As iPhone Sales Tumble In OZ Apple Future Looks Grim Claims Analysts
As investors tip billions into Apple in the hope that their share price will go up, analysts are doubtful that the Company has got the products that will deliver growth going forward
Our exclusive IDC story yesterday revealed that in Q1 2016 Apple Australia, dropped over 200,000 iPhone unit sales compared to the same quarter in 2015.
Earlier in the week Berkshire Hathaway said that they were betting over US$1B dollar on Apple being able to deliver new products that drive growth. The move came as Apple CEO Tim Cooke desperately appealed to Chinese and Indian authorities to lift restrictions on Apple products being sold in their Countries.
“Based on our survey work, we believe consumers continue to delay purchases of new iPhones ahead of the iPhone 7 launch likely in September,” the team, led by T. Michael Walkley, said in their note. “In fact, we believe iPhone sales in the U.S. market will fall below 50 percent of total smartphone sales during the June quarter for the first time since the larger screen iPhone 6 products launched.”
The team does expect sales to ultimately pickup with the launch of the next iPhone either, noting that they “believe the iPhone 6 and iPhone 6s products have enabled Apple to materially increase its share and installed base of the premium tier smartphone market with Android users switching to the iPhone.” Apple’s sales are typically cantered around new product launches, but the firm certainly doesn’t want to lose market share to competitors at any point in the year, especially when that product makes up more than 60 percent of revenue.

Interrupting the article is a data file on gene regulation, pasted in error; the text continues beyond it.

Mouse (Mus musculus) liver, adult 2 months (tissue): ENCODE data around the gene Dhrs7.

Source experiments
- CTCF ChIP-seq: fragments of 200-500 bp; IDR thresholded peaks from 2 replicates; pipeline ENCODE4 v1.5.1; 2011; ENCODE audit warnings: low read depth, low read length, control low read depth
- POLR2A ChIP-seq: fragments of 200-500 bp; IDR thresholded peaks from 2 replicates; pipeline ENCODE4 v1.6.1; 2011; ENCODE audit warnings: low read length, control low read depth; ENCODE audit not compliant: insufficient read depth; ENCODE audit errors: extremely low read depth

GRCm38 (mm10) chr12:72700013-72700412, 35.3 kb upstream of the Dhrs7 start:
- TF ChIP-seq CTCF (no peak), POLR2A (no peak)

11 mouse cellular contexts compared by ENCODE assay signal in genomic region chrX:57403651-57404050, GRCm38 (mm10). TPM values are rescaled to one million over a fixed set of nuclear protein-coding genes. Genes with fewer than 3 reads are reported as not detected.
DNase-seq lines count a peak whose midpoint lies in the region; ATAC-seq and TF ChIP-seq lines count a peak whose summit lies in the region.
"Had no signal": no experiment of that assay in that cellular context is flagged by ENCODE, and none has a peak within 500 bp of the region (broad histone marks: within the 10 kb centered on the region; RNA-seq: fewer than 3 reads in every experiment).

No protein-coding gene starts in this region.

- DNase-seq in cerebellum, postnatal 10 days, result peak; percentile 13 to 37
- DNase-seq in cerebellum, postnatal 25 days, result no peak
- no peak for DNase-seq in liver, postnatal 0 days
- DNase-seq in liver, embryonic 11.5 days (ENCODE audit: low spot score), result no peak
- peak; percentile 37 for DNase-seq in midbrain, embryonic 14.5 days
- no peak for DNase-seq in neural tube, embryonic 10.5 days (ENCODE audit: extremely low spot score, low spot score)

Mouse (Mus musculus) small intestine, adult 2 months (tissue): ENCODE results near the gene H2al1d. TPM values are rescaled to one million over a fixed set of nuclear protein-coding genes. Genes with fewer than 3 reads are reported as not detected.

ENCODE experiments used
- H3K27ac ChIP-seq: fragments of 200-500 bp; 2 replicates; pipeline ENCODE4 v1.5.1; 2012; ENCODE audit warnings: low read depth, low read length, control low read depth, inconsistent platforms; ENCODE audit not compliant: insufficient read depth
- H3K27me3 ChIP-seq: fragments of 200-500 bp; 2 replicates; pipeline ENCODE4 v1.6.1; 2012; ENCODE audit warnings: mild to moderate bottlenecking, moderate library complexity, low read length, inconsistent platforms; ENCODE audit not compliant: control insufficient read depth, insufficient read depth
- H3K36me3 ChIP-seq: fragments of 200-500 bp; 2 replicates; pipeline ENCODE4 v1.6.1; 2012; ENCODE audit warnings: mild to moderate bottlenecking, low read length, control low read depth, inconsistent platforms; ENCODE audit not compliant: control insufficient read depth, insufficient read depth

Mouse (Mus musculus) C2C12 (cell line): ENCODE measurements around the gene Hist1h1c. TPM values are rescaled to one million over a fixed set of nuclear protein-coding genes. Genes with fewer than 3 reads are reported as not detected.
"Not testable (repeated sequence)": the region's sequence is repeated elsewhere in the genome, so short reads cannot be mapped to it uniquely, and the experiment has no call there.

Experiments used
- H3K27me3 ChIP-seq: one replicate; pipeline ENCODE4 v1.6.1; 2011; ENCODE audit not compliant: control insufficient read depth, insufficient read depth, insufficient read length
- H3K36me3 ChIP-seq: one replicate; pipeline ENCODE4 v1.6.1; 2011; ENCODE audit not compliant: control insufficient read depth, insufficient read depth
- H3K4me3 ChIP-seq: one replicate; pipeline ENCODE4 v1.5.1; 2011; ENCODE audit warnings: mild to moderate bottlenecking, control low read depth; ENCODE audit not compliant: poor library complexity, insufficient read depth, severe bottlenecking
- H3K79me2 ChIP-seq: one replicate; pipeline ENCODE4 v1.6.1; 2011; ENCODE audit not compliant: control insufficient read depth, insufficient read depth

Other firms on Wall Street have also been cautious about the Apple’s sales outlook.
Barclays, sent out a note prior to the firm’s latest earnings, calling this year a make or break one. The team at Barclays was even sceptical that the iPhone 7 could turn things around.
“Our research indicates [iPhone 7] prototypes do not suggest any must-have form factor changes,” the analysts, led by Mark Moskowitz, said at the time. “In such a case, IP7 could be more of a replacement cycle versus a mega cycle (i.e., [iPhone 6]).”
Apple’s most recent quarter failed to alleviate many analysts’ worries. “Our concerns about slowing smartphone market growth and elongating refresh cycles were reinforced by iPhone units [sales], which declined 16 percent year-over-year in the quarter,” analysts at Deutsche Bank AG said after the report. Barclays’ Moskowitz also voiced his concerns after Apple’s earnings. “We expect shares of Apple to be under pressure near term. We had been concerned the stock’s recent ‘hope rally’ overlooked the potential of more air pockets in the model, due to tenuous smartphone demand. Reality set in on Tuesday,” Moskowitz said.